The Skeinforge Dimension plugin subsumes the obsolete Reversal plugin’s features. At the end of each thread, if the nozzle will move more than the Minimum Travel distance (1 mm by default, which is what I’m using) to the start of the next thread, the extruder yanks Retraction Distance of filament out of the hot end at the Retraction Speed.
Some experimentation at 30 mm/s showed that 2 mm of filament would eliminate all drooling, 1.5 mm left thin threads, and 1.0 mm wasn’t nearly enough.
Similar experimentation suggested 60 mm/s as the upper limit for Retraction Speed, with the SJFW acceleration limiting parameters set for 250 mm/s2. The usual extrusion speed isn’t much faster than a crawl, so the distance required to reach a backwards 60 mm/s is:
dist = (60 mm/s)2 / (2 * 250 mm/s2) = 7.2 mm
What that means, of course, is that the extruder doesn’t have enough torque to reach the programmed speed in the required distance. Assuming SJFW uses trapezoidal limiting, it will accelerate to some maximum speed at the halfway point and decelerate to a stop at the same rate. Pegging the midpoint at 1 mm, the extruder will reach a peak speed of:
v = √(2 * 250 mm/s2 * 1 mm) = 22 mm/s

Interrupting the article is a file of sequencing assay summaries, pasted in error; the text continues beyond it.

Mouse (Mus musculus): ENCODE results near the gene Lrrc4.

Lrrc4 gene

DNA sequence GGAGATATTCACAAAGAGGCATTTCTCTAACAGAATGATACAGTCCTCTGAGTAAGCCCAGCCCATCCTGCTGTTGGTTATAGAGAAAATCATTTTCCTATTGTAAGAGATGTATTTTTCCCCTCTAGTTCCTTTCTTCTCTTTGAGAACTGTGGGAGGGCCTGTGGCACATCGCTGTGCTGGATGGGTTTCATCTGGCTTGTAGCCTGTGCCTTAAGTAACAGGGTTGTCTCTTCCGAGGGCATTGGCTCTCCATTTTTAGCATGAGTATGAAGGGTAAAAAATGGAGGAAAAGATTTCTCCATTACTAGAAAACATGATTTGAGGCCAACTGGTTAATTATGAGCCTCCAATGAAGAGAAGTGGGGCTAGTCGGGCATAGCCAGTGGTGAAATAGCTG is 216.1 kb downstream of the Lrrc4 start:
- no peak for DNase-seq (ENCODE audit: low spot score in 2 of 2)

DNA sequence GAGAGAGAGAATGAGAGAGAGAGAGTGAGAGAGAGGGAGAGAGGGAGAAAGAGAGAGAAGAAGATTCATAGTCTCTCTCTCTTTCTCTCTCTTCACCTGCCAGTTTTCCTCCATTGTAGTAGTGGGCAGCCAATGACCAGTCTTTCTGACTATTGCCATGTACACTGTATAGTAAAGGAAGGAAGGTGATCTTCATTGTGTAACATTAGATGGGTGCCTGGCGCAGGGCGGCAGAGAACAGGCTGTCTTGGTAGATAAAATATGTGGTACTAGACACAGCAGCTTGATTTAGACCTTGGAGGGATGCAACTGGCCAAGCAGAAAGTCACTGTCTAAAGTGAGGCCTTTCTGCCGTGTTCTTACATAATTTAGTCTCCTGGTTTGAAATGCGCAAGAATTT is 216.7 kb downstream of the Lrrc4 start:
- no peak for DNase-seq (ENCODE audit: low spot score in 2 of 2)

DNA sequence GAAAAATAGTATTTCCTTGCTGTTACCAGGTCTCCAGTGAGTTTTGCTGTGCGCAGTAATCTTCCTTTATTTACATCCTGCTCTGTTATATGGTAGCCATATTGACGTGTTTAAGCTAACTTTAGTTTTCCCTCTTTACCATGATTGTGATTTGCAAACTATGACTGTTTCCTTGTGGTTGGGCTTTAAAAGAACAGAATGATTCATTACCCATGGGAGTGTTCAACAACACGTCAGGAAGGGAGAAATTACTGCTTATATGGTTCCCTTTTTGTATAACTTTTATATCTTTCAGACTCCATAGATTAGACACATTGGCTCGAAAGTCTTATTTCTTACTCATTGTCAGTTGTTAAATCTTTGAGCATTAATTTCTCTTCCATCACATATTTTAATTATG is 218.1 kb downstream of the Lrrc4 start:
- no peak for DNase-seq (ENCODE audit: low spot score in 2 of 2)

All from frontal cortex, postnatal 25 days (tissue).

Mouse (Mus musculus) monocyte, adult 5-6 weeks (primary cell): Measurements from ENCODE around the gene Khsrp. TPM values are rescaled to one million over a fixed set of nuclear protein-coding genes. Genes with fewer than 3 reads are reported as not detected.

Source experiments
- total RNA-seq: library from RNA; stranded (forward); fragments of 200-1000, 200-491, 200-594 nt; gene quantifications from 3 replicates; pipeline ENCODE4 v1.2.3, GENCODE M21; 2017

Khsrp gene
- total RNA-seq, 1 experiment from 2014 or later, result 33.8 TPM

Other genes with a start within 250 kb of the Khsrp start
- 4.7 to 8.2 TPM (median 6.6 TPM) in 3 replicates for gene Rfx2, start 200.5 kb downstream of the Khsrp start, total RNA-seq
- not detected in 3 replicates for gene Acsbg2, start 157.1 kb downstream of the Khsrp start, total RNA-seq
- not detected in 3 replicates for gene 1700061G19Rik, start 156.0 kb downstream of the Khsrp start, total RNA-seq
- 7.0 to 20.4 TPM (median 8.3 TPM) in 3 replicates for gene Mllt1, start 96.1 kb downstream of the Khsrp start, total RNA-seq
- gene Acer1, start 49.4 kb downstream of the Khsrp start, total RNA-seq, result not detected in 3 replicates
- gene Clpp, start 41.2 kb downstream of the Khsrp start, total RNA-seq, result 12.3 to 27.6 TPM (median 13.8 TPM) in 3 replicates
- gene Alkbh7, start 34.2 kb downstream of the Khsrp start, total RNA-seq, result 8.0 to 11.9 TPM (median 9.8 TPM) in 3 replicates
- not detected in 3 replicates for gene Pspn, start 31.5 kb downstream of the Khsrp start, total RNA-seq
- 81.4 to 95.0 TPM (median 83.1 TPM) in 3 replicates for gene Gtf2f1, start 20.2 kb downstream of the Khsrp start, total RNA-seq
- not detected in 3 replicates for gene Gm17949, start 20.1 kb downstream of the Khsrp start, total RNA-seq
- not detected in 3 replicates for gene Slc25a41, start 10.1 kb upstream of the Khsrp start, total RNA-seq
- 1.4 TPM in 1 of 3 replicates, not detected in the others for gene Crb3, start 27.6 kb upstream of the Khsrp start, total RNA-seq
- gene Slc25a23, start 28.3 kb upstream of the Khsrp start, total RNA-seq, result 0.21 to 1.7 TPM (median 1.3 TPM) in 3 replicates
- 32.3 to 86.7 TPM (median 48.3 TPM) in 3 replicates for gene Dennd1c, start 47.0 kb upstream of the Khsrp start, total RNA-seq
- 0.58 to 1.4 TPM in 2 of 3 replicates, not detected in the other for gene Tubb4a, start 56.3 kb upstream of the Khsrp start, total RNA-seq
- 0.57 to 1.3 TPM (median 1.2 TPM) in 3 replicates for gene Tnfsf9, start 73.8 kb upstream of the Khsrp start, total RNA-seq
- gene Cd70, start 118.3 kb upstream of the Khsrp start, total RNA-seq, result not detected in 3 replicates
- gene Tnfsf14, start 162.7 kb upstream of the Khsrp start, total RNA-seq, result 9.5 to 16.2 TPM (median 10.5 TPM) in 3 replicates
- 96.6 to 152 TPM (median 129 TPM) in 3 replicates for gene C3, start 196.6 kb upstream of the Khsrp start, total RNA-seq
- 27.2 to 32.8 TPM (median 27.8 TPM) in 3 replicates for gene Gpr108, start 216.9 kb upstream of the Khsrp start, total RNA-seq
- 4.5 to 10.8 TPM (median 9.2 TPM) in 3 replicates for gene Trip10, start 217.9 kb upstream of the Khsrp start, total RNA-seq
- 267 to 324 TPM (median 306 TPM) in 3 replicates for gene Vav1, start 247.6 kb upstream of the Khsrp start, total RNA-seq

In order to hit 60 mm/s in the middle of the retraction, the extruder must accelerate at:
a = (60 mm/s)2 / (2 * 1 mm) = 1800 mm/s2
Which requires way more torque than the piddly little motor I’m using can provide.
While I could swap in that larger motor, crank the current up a bit, and goose the extruder acceleration, the current Reversal Zittage is small enough for my purposes. I’d rather expend that effort on doodling up a direct-drive extruder, but that’s on the back burner until something horrible happens to the current extruder.
One easy alternative: lower the perimeter speed sufficiently far as to reduce the pressure in the hot end enough that the current speeds can suppress the zits. Notice the difference in the pix below; what you can’t see is that the first layer has no zittage whatsoever. Of course, that means the perimeter must trundle along at maybe 10 mm/s…
Herewith, a Reversal Zittage bestiary at various perimeter speeds, with Dimension set as described above and these extrusion settings:
- 0.25 mm layer height
- 0.50 mm thread width
- 60 mm/s infill
- 250 mm/s travel
A Dishwasher Rack Protector vertical tube at 30 mm/s:
The tube’s interior had equivalent zits that cleaned out easily with a twist drill.
Some of the half-tube ends came out slightly angled with zits here & there, but remember that they’re 4.5 mm tall:
The Zire 71 Protector had a lot more infill with very few perimeter joints. This corner shows a few zits at 30 mm/s:
One of the Dr. Who Cookie Cutters showed much more conspicuous zittage on the inside of a corner at 20 mm/s:
Than on the outside of the same corner:
The zits on the other cutter fell along one edge. The inside:
And the outside:
The Dr. Who set included flat cookie presses with patterns. Although these islands show some zittage, they’re about 1 mm tall and perhaps 5 mm long:
The rest of the perimeter extrusions look essentially perfect, so these really are very minor imperfections.